We actively work with instrumentation, with a particular focus in preparing instruments for deployment in challenging environments. Currently we have a new instrument for continuous in-situ observations of ethane and methane. Simultaneous observation of these two species allows for quantitative differentiation of contributing methane sources. We have recently deployed this instrument in both ground and airborne campaigns.
Photo from the field: Prof. Kort flying in TX (pilot Stephen Conley)
Making observations from aircraft enables us to study emissions, uptake, and transport processes on scales ranging from local to global. We conduct this research on a range of platforms, from small propellor aircraft to larger platforms, such as the NSF/NCAR GV.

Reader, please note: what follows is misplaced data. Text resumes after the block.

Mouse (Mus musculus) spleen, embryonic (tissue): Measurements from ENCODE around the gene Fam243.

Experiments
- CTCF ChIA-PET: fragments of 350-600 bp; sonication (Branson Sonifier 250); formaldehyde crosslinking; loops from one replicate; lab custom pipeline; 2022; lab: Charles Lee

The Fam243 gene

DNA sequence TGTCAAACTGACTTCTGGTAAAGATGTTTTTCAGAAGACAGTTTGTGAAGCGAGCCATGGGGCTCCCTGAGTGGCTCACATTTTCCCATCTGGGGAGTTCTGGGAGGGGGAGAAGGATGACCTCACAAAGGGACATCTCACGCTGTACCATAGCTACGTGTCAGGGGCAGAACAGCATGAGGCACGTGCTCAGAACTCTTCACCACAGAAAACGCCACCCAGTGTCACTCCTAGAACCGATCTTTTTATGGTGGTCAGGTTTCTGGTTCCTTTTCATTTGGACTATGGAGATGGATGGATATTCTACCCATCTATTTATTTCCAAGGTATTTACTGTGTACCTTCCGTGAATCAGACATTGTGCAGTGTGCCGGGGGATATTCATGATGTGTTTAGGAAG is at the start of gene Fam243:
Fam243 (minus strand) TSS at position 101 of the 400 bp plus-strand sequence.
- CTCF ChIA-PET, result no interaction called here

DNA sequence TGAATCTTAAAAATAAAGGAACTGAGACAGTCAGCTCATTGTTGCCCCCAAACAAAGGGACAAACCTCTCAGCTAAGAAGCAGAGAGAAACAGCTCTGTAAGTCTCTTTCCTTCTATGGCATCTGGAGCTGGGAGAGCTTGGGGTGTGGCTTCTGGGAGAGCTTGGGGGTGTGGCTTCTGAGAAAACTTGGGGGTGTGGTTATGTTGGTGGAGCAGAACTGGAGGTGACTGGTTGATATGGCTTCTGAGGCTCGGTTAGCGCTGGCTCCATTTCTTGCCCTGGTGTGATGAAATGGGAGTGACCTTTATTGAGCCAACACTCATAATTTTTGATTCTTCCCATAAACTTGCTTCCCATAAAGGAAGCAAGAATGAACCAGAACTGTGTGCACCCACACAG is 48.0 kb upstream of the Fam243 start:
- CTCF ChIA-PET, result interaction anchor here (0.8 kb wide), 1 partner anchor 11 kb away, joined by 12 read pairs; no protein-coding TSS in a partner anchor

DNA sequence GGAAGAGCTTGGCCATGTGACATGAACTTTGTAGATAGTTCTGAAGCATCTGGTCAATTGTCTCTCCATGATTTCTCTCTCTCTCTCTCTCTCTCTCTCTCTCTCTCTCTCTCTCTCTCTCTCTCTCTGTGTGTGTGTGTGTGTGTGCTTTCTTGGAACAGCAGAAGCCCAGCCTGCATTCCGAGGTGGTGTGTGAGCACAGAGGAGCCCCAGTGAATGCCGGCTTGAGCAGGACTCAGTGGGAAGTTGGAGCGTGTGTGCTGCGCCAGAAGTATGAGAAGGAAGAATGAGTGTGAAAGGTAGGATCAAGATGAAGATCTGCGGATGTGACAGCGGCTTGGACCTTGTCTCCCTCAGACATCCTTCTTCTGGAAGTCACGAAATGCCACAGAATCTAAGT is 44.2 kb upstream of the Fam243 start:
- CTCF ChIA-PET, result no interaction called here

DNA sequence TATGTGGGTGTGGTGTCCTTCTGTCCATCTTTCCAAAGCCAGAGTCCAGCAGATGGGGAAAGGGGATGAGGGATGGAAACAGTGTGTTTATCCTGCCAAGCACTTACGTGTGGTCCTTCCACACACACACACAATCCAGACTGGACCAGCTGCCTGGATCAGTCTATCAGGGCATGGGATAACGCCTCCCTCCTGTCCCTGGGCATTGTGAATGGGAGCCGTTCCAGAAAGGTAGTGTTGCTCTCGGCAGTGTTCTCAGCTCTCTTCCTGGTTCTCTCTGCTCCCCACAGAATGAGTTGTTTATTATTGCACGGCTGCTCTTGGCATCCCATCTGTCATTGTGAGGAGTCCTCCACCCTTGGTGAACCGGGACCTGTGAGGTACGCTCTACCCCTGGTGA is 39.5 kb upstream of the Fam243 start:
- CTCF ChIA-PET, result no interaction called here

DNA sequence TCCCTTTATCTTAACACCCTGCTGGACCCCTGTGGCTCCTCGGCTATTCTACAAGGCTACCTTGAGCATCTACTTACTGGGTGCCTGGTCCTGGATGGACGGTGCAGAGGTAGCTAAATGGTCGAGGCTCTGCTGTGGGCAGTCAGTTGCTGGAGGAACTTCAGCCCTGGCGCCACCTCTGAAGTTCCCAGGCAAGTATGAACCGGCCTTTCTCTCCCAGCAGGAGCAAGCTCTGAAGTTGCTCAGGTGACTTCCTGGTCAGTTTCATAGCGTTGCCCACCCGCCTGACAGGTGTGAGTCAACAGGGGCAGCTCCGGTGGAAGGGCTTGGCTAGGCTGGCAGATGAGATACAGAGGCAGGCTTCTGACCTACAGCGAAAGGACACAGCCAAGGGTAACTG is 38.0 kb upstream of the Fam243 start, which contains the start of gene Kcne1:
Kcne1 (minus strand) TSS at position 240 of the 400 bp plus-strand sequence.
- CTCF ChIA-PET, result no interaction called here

Photo from the field: Antarctic Sea Ice
Space-based observations provide unmatched spatiotemporal observations of the earth. We have specialized in performing focused regional studies with satellite observations, concentrating on regions of intense emissions (such as Megacities).
Photo from the field: Arctic Haze
To link these observations of atmospheric concentrations to flux processes, we perform various data analysis methods. The most powerful tool we typically deploy is Lagrangian Particle Dispersion Modeling-- which enables us to calculate high-resolution relationships between our observations and upwind sources.
Photo from the field: Aleutian Islands